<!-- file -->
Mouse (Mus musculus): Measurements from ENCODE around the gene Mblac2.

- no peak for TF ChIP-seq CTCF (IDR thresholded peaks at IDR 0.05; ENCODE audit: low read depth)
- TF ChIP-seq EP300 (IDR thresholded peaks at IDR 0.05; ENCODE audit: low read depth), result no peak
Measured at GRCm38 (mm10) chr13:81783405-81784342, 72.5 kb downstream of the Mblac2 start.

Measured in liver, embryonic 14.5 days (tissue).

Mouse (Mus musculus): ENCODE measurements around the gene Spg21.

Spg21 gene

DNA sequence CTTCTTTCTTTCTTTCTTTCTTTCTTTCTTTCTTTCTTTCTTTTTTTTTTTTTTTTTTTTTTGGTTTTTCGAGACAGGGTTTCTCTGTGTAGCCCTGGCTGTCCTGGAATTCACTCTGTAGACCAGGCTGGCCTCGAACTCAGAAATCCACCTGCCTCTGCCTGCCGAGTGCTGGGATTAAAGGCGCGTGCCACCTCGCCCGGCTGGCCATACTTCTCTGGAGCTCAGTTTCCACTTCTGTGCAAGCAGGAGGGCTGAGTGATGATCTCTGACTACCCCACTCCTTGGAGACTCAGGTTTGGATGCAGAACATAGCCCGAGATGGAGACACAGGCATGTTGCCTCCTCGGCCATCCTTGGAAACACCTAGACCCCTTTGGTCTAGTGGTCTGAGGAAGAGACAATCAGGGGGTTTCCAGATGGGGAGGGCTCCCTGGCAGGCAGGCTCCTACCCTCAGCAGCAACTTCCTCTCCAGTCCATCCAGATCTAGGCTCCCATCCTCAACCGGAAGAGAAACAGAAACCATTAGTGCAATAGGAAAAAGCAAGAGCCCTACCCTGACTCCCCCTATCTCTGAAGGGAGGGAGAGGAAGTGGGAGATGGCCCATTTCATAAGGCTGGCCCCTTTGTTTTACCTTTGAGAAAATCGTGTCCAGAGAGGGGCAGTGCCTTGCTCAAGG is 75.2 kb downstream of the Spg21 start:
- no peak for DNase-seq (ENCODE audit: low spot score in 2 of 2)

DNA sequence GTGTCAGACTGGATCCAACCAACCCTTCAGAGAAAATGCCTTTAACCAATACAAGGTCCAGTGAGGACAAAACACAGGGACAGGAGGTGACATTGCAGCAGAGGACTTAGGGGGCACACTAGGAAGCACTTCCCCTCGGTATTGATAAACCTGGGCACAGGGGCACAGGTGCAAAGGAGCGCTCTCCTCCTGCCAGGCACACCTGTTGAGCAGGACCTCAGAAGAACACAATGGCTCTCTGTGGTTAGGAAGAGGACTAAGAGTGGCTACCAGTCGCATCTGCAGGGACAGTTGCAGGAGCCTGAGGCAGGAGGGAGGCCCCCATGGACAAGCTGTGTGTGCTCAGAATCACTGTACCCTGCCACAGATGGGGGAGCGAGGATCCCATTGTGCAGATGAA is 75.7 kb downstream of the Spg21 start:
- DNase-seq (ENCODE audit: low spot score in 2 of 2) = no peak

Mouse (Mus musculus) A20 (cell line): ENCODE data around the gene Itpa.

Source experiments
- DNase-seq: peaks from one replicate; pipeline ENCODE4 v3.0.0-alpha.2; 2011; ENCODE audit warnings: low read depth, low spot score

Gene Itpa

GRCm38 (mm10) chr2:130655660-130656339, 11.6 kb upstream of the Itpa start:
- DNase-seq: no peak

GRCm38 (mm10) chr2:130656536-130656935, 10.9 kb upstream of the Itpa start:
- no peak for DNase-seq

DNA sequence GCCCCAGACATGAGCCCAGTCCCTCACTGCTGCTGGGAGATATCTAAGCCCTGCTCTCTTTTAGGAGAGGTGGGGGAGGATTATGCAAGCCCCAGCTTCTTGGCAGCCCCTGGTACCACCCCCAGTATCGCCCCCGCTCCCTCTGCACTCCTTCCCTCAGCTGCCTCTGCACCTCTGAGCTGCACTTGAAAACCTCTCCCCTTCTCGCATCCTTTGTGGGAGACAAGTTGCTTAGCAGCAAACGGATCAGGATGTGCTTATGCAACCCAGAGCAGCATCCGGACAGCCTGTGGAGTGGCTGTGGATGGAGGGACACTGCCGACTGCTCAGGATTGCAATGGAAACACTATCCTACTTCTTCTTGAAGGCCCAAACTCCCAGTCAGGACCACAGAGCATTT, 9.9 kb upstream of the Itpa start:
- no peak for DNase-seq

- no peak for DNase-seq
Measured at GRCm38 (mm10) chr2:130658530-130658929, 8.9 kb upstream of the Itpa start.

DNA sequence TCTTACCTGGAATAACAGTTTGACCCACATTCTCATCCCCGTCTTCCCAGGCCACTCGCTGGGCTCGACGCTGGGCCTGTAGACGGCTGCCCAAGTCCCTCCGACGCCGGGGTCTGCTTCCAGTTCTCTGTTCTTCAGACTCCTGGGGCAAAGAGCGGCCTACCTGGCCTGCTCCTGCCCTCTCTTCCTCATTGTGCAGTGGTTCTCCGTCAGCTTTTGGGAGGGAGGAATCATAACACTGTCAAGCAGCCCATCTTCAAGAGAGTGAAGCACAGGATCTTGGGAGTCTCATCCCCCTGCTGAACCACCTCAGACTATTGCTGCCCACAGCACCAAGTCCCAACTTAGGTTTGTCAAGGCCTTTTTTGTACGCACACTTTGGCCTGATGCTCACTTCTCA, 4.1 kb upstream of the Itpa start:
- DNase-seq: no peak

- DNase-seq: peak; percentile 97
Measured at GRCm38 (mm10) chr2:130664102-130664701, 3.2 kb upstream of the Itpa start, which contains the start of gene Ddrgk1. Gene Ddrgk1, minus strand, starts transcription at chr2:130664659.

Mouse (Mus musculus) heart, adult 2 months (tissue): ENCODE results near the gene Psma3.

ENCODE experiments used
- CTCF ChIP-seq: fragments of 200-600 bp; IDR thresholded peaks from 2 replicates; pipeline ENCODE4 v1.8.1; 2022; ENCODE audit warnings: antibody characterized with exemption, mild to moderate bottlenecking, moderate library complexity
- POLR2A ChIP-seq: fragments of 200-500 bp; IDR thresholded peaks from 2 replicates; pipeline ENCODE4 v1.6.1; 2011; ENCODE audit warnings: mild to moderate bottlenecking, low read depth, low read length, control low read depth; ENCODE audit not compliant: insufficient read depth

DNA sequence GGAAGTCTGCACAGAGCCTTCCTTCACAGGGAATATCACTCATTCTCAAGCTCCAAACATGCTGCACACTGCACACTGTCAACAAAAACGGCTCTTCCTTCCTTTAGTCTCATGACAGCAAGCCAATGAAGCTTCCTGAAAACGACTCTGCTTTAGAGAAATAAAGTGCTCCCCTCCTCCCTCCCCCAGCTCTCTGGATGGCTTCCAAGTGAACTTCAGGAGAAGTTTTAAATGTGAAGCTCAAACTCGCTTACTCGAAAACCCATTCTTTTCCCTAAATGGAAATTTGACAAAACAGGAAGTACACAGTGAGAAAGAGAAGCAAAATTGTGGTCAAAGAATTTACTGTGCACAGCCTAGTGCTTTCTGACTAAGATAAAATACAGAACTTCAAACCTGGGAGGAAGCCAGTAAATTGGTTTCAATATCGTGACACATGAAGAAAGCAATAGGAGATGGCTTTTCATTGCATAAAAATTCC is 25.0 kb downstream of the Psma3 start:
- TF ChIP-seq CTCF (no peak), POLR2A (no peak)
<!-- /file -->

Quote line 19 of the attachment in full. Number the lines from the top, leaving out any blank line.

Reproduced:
- no peak for DNase-seq